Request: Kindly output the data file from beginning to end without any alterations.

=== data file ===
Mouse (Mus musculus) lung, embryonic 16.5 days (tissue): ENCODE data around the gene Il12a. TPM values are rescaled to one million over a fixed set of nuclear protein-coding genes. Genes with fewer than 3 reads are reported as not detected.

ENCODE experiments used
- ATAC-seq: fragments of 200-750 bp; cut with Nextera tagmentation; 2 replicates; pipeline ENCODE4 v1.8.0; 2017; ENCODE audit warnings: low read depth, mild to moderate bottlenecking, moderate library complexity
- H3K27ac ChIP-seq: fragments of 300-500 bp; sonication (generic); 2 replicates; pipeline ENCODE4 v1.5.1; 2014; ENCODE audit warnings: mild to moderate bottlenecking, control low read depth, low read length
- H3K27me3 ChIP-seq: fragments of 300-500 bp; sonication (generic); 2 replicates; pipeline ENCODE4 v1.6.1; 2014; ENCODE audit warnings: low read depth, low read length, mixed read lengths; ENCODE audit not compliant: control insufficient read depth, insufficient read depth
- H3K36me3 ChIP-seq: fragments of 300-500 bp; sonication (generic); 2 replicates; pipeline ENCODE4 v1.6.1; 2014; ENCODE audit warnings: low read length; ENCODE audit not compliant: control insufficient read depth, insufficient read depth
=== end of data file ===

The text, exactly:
Mouse (Mus musculus) lung, embryonic 16.5 days (tissue): ENCODE data around the gene Il12a. TPM values are rescaled to one million over a fixed set of nuclear protein-coding genes. Genes with fewer than 3 reads are reported as not detected.

ENCODE experiments used
- ATAC-seq: fragments of 200-750 bp; cut with Nextera tagmentation; 2 replicates; pipeline ENCODE4 v1.8.0; 2017; ENCODE audit warnings: low read depth, mild to moderate bottlenecking, moderate library complexity
- H3K27ac ChIP-seq: fragments of 300-500 bp; sonication (generic); 2 replicates; pipeline ENCODE4 v1.5.1; 2014; ENCODE audit warnings: mild to moderate bottlenecking, control low read depth, low read length
- H3K27me3 ChIP-seq: fragments of 300-500 bp; sonication (generic); 2 replicates; pipeline ENCODE4 v1.6.1; 2014; ENCODE audit warnings: low read depth, low read length, mixed read lengths; ENCODE audit not compliant: control insufficient read depth, insufficient read depth
- H3K36me3 ChIP-seq: fragments of 300-500 bp; sonication (generic); 2 replicates; pipeline ENCODE4 v1.6.1; 2014; ENCODE audit warnings: low read length; ENCODE audit not compliant: control insufficient read depth, insufficient read depth